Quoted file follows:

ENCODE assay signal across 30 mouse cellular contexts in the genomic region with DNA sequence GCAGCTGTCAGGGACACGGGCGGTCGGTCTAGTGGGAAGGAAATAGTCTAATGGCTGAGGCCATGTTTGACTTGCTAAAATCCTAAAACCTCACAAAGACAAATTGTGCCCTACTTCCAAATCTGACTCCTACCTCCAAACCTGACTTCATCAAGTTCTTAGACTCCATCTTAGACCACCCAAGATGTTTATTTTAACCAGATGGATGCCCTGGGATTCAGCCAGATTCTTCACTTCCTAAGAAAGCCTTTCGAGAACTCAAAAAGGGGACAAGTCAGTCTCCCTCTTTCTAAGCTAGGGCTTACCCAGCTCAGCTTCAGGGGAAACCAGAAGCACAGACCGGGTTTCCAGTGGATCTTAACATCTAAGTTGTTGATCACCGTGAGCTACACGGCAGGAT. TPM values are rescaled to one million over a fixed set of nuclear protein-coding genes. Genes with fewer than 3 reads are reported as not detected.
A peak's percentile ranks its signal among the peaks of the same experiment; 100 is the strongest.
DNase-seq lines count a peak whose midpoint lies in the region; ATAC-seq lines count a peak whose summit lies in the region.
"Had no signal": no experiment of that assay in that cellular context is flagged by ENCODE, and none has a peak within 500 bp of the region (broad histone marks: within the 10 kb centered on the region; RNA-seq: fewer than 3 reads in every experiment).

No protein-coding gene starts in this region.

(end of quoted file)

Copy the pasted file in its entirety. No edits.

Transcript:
ENCODE assay signal across 30 mouse cellular contexts in the genomic region with DNA sequence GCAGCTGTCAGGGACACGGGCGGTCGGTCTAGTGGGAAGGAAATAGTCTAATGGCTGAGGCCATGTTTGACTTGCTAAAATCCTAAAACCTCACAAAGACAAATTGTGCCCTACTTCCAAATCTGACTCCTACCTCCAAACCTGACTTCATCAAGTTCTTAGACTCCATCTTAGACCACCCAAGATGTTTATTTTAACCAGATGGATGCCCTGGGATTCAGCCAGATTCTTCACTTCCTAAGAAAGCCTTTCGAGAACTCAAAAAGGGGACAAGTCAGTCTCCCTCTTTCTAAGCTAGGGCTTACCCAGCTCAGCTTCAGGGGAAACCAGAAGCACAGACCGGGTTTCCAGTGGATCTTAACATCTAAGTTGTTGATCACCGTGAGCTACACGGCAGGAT. TPM values are rescaled to one million over a fixed set of nuclear protein-coding genes. Genes with fewer than 3 reads are reported as not detected.
A peak's percentile ranks its signal among the peaks of the same experiment; 100 is the strongest.
DNase-seq lines count a peak whose midpoint lies in the region; ATAC-seq lines count a peak whose summit lies in the region.
"Had no signal": no experiment of that assay in that cellular context is flagged by ENCODE, and none has a peak within 500 bp of the region (broad histone marks: within the 10 kb centered on the region; RNA-seq: fewer than 3 reads in every experiment).

No protein-coding gene starts in this region.